A Speculative Year
1825 was a year of bubbles and manias due to low interest rates and cheap credit. Investors that had relied upon government consol bonds for their source of income were forced to reach for yield and returns by investing in riskier assets. Most of the speculative fervor in this period manifested itself in high-yielding Latin American debt, mining stocks, and domestic joint-stock companies (I discussed this bubble with Jim Grant on Real Vision, which you can watch here). Winton summarized the boom in domestic schemes:
‘From this time ‘bubble schemes came out in shoals like herring from the Polar Seas’, illustrated by the fact that the number of bills coming before Parliament for forming new companies shot up from 30 in March to 250 in April.
All manner of companies were ﬂoated. Many were related to Assurance; there were also some novel ventures such as the Metropolitan Bath Company which aimed to pump seawater to London so that poor Londoners could experience seawater bathing, and the London Umbrella Company which intended to set up umbrella stations all over the capital.
Many ventures, however, were arrant swindles designed to test investor credulity. Such examples include the Resurrection Metal Company, which intended to salvage underwater cannonballs that had been used at Trafalgar and other naval battles, and a company (possibly a parody) which was set up ‘to drain the Red Sea, in search of the gold and jewels left by the Egyptians, in their passage after the Israelites’.”
While each of these ventures are ridiculous in their right, this article will be focusing on the bubble marked out in the image below: Poyais.
In terms of the actual research and writing process I don’t think I’ve enjoyed a Sunday Reads post more than this deep dive on the history of electric vehicles (a 19th century invention) and the relationship between speculation and innovation. I cannot implore you enough to read this post (I think it’s my best work), so I’ll leave you with the introduction as a teaser:
We’re going to talk about the recent boom in electric vehicle (EV) companies, as it seems that a new EV startup is making headlines or going public via a SPAC every 3 days, and the stocks of anything even loosely related to electric vehicles are soaring. In talking about this EV boom, there are two primary themes that I want to cover: the long history of electric vehicles and investor behavior.
Electric Vehicles: A 19th Century Innovation
The electric vehicle is nothing new. It will come as a surprise to many readers, but the electric car was invented almost 200 years ago, in 1832. In fact, the first electric vehicle was built 50 years before the first internal combustion engine vehicle (ICEV).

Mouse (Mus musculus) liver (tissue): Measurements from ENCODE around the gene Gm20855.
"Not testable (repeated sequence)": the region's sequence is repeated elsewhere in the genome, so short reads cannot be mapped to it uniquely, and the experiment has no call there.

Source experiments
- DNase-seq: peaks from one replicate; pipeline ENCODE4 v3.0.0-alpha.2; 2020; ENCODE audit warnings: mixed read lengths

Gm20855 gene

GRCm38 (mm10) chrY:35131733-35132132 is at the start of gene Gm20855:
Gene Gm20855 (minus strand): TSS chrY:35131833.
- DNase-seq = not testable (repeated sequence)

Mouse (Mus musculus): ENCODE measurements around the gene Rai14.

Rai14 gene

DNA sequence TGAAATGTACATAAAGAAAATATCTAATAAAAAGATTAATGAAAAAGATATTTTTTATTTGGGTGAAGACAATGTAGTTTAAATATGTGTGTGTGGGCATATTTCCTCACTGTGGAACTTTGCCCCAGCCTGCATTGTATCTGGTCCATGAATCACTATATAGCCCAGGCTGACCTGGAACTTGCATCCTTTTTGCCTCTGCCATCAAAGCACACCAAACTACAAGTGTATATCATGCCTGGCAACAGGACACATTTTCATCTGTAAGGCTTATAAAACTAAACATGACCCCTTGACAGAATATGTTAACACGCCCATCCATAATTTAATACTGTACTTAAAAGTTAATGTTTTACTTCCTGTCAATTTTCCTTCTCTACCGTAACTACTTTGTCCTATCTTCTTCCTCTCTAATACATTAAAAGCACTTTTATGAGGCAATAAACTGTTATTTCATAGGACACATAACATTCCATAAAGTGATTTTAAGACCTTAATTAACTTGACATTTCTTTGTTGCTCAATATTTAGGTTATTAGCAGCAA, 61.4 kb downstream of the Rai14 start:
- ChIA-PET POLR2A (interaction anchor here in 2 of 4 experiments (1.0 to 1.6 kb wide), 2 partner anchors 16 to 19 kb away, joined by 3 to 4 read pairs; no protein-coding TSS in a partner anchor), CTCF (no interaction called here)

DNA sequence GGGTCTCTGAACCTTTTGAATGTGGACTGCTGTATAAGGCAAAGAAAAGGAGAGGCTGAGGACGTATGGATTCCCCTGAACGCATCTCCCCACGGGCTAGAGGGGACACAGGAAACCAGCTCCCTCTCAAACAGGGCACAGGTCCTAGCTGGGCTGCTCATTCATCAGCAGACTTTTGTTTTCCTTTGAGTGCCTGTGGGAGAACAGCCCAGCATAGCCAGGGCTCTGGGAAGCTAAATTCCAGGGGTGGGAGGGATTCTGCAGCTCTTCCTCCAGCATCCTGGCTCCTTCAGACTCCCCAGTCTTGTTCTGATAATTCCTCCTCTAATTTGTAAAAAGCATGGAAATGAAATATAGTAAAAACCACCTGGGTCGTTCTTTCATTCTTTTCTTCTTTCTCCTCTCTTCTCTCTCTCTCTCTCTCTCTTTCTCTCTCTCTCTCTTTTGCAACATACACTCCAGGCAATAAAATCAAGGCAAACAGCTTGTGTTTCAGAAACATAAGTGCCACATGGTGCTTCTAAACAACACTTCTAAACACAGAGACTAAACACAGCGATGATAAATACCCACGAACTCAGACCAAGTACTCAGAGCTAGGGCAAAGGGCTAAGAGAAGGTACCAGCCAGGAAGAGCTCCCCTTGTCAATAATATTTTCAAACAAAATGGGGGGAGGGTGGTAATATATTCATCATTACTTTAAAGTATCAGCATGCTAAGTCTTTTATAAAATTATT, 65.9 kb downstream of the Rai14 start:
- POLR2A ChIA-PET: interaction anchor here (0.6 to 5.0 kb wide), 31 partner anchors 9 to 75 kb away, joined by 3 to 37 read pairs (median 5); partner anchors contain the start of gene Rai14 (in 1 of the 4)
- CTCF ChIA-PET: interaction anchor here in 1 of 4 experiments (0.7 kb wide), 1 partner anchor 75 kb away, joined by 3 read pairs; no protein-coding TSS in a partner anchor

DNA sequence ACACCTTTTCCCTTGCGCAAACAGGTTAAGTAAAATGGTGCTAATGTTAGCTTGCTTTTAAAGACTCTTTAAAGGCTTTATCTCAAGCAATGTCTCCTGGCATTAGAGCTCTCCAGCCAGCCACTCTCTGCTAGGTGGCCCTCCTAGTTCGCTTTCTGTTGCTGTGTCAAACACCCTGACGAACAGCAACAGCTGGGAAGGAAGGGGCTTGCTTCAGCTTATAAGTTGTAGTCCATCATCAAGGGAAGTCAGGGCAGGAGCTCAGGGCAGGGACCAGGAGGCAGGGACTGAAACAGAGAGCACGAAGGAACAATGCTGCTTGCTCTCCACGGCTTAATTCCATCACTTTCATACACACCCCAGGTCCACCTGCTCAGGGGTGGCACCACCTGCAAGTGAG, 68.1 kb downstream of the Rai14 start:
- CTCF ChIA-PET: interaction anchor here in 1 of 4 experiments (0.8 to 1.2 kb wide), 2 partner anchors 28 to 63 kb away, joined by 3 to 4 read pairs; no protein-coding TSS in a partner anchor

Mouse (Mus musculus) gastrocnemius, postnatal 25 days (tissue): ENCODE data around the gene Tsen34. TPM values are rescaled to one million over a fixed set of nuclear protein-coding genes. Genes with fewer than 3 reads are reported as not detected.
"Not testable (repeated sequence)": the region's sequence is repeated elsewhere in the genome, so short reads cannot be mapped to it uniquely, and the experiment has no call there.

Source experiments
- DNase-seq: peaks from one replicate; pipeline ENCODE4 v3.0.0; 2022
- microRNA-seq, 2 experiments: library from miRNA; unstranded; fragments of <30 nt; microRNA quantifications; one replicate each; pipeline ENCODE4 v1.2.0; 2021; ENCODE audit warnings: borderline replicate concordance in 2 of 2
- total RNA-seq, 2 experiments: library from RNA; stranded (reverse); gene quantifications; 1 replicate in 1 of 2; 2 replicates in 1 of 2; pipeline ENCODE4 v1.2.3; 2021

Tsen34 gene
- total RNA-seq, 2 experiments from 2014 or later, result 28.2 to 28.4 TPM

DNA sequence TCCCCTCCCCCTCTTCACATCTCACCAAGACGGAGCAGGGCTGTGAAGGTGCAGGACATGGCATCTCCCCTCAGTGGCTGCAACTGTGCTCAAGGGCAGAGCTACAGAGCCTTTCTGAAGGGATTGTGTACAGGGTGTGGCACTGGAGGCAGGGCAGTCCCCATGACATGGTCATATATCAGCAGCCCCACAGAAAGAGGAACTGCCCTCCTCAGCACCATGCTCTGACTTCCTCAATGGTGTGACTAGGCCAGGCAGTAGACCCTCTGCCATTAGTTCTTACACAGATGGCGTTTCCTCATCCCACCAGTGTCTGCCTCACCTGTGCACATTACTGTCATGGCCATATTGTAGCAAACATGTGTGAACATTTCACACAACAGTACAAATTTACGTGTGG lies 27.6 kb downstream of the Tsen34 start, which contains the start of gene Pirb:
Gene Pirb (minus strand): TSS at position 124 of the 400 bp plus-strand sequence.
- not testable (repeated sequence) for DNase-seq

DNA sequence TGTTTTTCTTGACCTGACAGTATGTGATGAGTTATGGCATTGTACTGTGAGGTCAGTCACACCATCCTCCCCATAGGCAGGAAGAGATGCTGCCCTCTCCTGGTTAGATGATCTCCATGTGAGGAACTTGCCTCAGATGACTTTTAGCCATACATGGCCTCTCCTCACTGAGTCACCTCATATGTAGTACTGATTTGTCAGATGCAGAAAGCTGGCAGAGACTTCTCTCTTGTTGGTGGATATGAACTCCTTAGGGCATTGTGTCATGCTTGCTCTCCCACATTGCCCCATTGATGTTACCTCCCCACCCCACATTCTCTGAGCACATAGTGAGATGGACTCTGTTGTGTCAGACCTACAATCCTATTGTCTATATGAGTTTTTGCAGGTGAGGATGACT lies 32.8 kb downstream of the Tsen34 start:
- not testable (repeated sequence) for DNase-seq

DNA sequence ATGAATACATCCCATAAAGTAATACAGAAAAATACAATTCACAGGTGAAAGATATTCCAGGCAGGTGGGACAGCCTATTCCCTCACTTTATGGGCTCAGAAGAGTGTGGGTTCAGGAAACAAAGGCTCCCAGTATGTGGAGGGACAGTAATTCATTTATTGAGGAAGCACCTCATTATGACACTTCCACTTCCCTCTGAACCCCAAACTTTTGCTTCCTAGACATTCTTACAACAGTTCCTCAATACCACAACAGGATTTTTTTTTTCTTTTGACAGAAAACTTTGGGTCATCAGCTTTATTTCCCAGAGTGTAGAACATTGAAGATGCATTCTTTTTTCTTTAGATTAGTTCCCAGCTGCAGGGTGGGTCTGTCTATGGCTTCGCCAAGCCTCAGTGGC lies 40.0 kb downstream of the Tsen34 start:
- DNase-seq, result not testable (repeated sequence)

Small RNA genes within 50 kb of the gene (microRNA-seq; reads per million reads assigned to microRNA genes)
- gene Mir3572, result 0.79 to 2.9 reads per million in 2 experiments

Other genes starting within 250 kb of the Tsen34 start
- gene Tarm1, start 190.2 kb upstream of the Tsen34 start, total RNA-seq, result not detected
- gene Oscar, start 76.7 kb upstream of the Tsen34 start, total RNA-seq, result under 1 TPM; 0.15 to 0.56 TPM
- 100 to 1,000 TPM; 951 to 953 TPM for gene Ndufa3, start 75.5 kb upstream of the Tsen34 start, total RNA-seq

During the 1890s, EVs outnumbered other vehicles 10-to-1, and by 1912 there were 38,842 electric vehicles on the road.
In an era when America’s road system was poor and undeveloped, electric vehicles thrived as the vast majority of driving trips were short-distance, making an EV’s “range” a non-issue. However, some of the early EVs had a mileage range of 180 miles off a single charge! The picture below shows an early charging station in 1912:
At the time, internal combustion engines were also undesirable because they were physically demanding (and often dangerous) to start. Gasoline cars had to be “hand-cranked” to start, and this process was known for breaking the owner’s wrists / arms. This problem proved so pervasive, in fact, that the term “Ford Fracture” was popularized following the injuries sustained while hand-cranking early Ford models. Electric vehicles, on the other hand, were easy to start and did not require the hand-crank method. Since they were not physically demanding to start like the internal combustion car, EVs became incredibly popular for women drivers. Even Henry Ford’s wife drove an electric vehicle.
To really see one of these early EVs in action, watch Jay Leno drive his 1909 Baker Electric, which could travel up to 100 miles on a single charge:
So, instead of the recent boom in electric vehicles representing a “new” alternative for internal combustion vehicles, EV’s are in the early stages of a century long comeback to reclaim their spot as the dominant vehicle. To really drive home how similar the “new” ideas in the EV industry today and those of the early 1900s are, consider the comparisons below:
This all begs the question, what led to the original downfall of EVs? Well we’ll get to that later in the linked articles, but in short:
“By 1912, the gasoline car had already taken over the largest share of the automobile sales (more than 90 percent). They were faster and could drive longer distances – not only because of their better range but also because of a more elaborate refuelling infrastructure. The rapidly expanding paved road network worked in their favor, too.“